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Hoffmann, R. A wiki for the life sciences where authorship matters. Nature Genetics (2008)

Differential effects of diltiazem and nitroprusside on left ventricular function in experimental chronic volume overload.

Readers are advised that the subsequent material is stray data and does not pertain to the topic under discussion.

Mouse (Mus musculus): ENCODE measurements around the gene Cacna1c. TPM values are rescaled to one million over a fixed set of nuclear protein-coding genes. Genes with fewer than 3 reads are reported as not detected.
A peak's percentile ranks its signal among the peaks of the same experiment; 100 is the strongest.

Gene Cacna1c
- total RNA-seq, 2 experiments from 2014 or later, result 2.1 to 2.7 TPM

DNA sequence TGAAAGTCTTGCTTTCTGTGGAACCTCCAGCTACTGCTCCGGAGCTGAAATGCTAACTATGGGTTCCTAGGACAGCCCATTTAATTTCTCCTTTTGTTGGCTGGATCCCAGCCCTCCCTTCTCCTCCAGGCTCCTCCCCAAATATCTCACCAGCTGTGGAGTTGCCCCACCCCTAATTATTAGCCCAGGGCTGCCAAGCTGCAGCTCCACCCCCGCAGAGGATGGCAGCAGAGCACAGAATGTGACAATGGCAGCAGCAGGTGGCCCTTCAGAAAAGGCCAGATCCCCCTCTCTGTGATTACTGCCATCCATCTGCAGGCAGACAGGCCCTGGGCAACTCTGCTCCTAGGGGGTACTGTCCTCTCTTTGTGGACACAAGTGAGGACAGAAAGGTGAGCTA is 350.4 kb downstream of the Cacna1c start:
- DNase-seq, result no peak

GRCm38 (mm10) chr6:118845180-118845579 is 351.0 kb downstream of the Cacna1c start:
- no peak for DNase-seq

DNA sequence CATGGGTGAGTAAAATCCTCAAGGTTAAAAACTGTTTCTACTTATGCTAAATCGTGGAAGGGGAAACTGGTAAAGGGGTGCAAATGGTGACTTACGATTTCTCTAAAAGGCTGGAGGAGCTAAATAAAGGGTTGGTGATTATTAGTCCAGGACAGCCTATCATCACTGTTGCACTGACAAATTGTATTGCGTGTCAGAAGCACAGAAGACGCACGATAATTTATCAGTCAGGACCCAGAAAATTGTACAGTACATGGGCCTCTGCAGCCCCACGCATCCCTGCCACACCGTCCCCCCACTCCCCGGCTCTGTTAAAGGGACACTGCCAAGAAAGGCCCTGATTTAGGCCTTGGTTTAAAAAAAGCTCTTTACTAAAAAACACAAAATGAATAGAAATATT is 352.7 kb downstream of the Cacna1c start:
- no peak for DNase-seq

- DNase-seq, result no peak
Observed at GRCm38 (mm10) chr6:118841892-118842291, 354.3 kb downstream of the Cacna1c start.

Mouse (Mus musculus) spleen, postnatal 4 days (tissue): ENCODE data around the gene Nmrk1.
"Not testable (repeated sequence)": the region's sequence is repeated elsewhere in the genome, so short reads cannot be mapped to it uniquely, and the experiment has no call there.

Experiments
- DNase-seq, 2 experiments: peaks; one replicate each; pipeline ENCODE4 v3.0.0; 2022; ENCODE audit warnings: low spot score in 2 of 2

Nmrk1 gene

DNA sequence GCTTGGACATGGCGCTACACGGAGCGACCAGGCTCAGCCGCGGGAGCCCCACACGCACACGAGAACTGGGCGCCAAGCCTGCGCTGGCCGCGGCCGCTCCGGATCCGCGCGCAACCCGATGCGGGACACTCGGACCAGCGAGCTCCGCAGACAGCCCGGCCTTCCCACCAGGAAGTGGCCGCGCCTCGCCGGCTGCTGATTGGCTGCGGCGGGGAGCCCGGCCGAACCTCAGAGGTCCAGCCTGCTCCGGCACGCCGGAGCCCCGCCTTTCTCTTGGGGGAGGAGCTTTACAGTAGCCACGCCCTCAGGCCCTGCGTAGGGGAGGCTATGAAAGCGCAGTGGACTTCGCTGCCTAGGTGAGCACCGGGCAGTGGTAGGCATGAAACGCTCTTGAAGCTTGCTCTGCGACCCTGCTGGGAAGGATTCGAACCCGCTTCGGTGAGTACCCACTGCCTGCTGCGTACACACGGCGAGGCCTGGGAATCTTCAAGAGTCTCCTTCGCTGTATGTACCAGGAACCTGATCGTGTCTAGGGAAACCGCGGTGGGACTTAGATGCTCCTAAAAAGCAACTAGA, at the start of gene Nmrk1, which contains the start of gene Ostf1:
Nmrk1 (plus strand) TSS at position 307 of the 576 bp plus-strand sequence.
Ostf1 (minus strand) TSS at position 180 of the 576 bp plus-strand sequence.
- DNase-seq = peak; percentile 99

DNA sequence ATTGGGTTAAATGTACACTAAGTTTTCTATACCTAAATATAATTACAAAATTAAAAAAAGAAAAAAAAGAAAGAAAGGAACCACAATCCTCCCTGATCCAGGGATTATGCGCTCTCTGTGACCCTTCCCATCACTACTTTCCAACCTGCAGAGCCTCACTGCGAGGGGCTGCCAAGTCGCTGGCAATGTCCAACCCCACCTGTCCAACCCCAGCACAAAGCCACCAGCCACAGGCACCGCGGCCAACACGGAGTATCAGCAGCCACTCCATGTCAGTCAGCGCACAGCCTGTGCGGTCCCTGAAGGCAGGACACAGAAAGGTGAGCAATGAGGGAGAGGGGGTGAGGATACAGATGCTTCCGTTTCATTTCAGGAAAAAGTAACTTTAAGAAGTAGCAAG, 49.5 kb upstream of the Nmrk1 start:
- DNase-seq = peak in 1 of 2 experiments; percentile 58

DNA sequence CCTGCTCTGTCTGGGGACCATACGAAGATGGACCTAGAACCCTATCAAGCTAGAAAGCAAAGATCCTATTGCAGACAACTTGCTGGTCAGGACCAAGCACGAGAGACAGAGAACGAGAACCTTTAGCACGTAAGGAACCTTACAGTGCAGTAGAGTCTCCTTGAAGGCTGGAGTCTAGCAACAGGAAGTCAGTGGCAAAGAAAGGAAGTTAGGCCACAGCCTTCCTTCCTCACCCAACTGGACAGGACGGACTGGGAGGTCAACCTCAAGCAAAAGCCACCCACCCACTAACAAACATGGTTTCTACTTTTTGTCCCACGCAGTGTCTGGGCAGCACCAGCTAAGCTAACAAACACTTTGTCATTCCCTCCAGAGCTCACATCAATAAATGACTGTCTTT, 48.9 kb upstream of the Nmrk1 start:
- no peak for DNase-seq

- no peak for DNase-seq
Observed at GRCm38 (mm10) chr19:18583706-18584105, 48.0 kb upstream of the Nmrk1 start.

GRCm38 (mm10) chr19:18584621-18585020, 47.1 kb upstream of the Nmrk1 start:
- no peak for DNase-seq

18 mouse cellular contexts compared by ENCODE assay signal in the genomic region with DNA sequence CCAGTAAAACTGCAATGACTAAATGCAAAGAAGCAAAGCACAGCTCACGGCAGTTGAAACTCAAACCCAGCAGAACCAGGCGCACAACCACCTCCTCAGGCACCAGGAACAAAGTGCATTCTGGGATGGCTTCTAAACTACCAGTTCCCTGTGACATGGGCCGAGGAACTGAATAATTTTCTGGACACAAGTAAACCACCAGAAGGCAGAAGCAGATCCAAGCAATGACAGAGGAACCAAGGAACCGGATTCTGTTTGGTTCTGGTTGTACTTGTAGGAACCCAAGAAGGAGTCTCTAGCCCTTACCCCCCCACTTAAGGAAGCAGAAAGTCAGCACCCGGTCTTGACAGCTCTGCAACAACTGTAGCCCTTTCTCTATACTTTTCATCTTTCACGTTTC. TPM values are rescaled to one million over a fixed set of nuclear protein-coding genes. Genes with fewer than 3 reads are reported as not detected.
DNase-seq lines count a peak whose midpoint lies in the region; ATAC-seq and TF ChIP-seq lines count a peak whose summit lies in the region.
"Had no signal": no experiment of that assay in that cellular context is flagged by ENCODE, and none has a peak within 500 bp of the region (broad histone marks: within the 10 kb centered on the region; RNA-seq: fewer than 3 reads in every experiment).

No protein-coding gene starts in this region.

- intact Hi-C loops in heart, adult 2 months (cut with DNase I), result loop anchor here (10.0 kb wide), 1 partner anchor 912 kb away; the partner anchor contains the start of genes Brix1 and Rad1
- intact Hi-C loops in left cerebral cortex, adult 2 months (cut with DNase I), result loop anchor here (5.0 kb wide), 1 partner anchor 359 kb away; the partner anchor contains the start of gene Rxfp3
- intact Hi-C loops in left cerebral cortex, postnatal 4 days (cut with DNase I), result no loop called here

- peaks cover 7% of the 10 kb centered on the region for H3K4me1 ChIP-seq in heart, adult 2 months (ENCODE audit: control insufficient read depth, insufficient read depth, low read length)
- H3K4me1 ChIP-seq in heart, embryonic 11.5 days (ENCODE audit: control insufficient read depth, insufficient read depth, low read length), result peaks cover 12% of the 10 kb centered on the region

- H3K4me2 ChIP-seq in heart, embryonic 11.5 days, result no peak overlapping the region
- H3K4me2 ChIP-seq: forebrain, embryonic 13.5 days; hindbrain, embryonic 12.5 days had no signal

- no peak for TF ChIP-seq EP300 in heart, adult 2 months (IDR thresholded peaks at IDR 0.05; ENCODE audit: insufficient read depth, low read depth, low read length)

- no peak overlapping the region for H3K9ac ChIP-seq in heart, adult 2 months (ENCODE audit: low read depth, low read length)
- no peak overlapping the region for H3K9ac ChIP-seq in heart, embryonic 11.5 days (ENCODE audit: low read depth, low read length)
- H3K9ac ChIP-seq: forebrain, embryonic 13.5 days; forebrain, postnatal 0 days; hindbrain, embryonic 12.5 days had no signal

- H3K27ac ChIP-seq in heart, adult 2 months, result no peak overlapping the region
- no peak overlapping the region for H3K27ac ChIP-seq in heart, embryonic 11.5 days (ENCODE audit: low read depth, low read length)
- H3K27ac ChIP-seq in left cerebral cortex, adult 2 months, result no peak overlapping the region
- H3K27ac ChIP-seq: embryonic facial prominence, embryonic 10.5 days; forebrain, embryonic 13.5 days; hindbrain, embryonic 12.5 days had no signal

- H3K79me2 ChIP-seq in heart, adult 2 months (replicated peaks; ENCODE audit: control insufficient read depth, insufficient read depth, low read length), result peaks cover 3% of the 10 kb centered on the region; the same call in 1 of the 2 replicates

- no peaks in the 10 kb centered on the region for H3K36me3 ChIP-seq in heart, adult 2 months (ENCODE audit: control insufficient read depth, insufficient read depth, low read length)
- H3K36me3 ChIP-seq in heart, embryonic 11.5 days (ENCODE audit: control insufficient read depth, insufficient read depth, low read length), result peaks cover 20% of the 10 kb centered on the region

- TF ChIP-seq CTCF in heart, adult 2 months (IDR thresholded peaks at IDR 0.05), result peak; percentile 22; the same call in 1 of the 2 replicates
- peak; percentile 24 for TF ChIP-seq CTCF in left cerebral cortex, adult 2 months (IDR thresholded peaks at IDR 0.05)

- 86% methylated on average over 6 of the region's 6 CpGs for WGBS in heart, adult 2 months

To compare the hemodynamic effects of a calcium-channel blocker with those of a conventional vasodilator in the awake preinstrumented dog, diltiazem and nitroprusside were administered in equihypotensive infusions before (decrease in mean aortic pressure by 10%; p less than .001, n = 6) and after (decrease in mean aortic pressure by 12%; p less than .001) chronic volume overload (CVO) produced by an infrarenal aortocaval fistula. Diltiazem had no effect on preload either before or after CVO. The maximal rate of change in left ventricular pressure (dP/dtmax) was unaffected by diltiazem before the aortocaval fistula (decrease in dP/dtmax by 6%; p = NS) but was significantly reduced by calcium-channel blockade after CVO (decrease in dP/dtmax by 22%; p less than .001). By contrast, at matched aortic pressures nitroprusside significantly reduced left ventricular end-diastolic dimension (LVEDD) and pressure (LVEDP) in the same animals before (decrease in LVEDD by 10%, p less than .05; decrease in LVEDP by 7 +/- 2 mm Hg, p less than .001) and after CVO (decrease in LVEDD by 7%, p less than .05; decrease in LVEDP by 5 +/- 2 mm Hg, p less than .001) without altering dP/dtmax. We conclude that the calcium entry blocker diltiazem, unlike conventional vasodilators, may depress left ventricular function in CVO by direct negative inotropic properties in amounts that are without myocardial depressant effects in the presence of normal left ventricular performance.[1]


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